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In “His Truth Is Marching On,” Jon Meacham considers John Lewis’ Christian faith and legacy

Steve Yount, a senior fellow with the Denison Forum, is a former newspaper editor and public-relations executive working with Christian ministries.


Civil rights activist and Rep. John Lewis, D-G
Civil rights activist and Rep. John Lewis, D-Ga. is introduced before speaking at the unveiling of a U.S. Postal Service stamp commemorating the 50th anniversary of the March on Washington, Friday, Aug. 23, 213, at the Newseum in Washington. (AP Photo/Charles Dharapak)

Pulitzer Prize winner Jon Meacham explores the relationship between Christian faith and peaceful protest in his inspiring biography of one of the icons of the Civil Rights Movement: His Truth Is Marching On: John Lewis and the Power of Hope.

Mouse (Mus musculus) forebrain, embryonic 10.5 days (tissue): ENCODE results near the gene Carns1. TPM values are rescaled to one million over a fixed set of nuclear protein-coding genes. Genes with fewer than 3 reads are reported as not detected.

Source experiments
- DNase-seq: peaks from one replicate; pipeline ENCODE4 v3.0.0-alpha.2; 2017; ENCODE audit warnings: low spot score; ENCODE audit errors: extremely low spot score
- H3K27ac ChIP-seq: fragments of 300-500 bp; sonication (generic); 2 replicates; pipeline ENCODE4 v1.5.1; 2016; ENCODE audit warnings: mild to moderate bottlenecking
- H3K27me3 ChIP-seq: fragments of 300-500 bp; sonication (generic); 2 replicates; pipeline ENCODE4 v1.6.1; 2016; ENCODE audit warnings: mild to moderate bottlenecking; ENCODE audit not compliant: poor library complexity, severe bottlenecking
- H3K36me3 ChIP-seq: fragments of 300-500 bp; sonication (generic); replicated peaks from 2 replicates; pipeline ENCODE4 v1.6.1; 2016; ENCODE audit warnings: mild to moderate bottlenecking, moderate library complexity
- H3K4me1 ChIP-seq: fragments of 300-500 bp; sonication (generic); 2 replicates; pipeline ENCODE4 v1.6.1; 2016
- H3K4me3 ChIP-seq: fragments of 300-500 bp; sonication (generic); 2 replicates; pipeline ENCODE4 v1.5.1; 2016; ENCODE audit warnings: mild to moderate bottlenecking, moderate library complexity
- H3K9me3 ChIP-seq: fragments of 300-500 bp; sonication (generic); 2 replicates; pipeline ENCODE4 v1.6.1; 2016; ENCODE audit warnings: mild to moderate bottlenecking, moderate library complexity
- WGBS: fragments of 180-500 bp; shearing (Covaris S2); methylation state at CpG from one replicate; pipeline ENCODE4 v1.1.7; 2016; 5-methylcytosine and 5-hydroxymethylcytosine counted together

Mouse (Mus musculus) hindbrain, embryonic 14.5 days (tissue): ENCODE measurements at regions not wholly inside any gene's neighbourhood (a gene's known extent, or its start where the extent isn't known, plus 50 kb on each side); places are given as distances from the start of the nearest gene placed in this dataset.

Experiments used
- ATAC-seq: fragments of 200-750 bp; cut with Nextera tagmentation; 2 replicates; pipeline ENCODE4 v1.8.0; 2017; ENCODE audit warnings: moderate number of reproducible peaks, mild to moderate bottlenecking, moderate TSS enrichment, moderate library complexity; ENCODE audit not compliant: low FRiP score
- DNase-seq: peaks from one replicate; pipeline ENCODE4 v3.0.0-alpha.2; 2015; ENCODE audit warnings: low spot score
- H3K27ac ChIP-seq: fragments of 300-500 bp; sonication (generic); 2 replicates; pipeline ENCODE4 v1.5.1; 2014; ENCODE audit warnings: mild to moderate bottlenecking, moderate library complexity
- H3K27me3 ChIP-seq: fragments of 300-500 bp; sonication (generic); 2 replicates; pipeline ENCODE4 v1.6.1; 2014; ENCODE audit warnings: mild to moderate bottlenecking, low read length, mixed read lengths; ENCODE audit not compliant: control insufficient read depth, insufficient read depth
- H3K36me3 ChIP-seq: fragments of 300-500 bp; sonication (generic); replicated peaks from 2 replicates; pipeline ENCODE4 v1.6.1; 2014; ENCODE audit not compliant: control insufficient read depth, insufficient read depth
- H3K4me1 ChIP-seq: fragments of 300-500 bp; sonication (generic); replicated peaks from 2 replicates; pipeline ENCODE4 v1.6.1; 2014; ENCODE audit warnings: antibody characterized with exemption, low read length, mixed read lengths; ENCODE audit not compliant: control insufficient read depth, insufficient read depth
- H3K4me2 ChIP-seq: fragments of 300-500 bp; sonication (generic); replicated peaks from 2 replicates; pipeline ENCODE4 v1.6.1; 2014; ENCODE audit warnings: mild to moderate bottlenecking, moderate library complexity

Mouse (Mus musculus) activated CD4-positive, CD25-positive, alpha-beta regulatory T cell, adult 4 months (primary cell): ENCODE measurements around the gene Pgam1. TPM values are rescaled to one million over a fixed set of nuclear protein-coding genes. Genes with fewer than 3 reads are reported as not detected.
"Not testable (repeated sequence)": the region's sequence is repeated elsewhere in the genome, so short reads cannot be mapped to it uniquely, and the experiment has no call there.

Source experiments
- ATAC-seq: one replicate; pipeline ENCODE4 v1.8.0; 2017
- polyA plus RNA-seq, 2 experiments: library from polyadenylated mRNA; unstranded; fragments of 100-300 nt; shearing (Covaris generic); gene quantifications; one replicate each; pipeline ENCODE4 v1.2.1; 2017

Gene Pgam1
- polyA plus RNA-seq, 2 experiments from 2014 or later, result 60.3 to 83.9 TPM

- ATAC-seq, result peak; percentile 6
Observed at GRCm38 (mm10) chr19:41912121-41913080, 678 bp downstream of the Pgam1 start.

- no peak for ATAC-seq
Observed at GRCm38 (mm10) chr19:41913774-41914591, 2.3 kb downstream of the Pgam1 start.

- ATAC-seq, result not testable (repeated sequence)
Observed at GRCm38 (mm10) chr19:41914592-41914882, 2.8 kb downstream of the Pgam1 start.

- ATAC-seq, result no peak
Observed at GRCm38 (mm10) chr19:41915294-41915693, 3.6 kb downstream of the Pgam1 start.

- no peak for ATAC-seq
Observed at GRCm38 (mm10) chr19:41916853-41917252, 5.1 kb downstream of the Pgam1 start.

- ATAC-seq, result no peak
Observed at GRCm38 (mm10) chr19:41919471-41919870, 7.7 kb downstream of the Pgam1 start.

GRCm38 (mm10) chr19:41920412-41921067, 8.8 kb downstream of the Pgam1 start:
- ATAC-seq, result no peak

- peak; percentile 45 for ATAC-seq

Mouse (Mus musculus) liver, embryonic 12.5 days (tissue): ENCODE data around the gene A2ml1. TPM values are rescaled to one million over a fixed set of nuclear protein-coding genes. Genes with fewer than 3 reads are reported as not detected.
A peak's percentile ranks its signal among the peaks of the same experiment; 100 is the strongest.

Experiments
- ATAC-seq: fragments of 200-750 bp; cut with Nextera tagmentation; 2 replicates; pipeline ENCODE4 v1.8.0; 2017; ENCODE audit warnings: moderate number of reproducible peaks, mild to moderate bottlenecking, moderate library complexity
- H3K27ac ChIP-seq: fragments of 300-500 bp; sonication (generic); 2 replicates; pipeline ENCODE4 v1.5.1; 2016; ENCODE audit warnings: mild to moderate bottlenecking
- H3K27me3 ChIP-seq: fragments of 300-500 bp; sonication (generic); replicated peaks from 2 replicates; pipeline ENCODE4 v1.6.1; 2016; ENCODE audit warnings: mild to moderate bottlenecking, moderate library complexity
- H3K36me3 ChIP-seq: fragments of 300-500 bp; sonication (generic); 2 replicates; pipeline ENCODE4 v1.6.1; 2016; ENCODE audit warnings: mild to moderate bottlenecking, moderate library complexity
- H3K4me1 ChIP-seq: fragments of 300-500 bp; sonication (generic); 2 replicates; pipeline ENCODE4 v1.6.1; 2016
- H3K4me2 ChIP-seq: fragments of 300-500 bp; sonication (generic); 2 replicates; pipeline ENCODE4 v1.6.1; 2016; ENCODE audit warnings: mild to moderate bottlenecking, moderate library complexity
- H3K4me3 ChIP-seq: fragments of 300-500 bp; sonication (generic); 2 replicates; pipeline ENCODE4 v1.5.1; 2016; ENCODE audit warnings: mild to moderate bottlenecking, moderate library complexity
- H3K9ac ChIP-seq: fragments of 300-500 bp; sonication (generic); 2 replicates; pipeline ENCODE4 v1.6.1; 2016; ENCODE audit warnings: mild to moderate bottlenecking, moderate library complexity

Lewis, who stuttered as a child, lacked the eloquence of Dr. Martin Luther King Jr., but his courage was unmatched.  

“One test of a saint, closely tied to the test of a martyr, is the willingness to suffer and die for others,” Meacham writes. “Which Lewis was willing to do – again and again and again.” 

In fact, he was arrested forty-five times.

Lewis suffered a fractured skull when a state trooper hit him with a billy club while he helped lead a march for voting rights across the Edmund Pettus Bridge in Selma, Alabama. Fifty-eight of the marchers were treated for injuries.

Five months after “Bloody Sunday,” President Lyndon Johnson signed the Voting Rights Act of 1965 into law.

Lewis later served seventeen terms as a congressman from Georgia before his death due to cancer in July 2020 at the age of eighty.

“I have long believed – I have long preached – that our nation’s moral compass comes from God, it is of God, and it is seen through God,” he wrote in the book’s afterword. “And God so loved the world that he gave us the countless men and women who lost their homes and their jobs for the right to vote.”

His Truth Is Marching On will lift your spirits during these challenging times.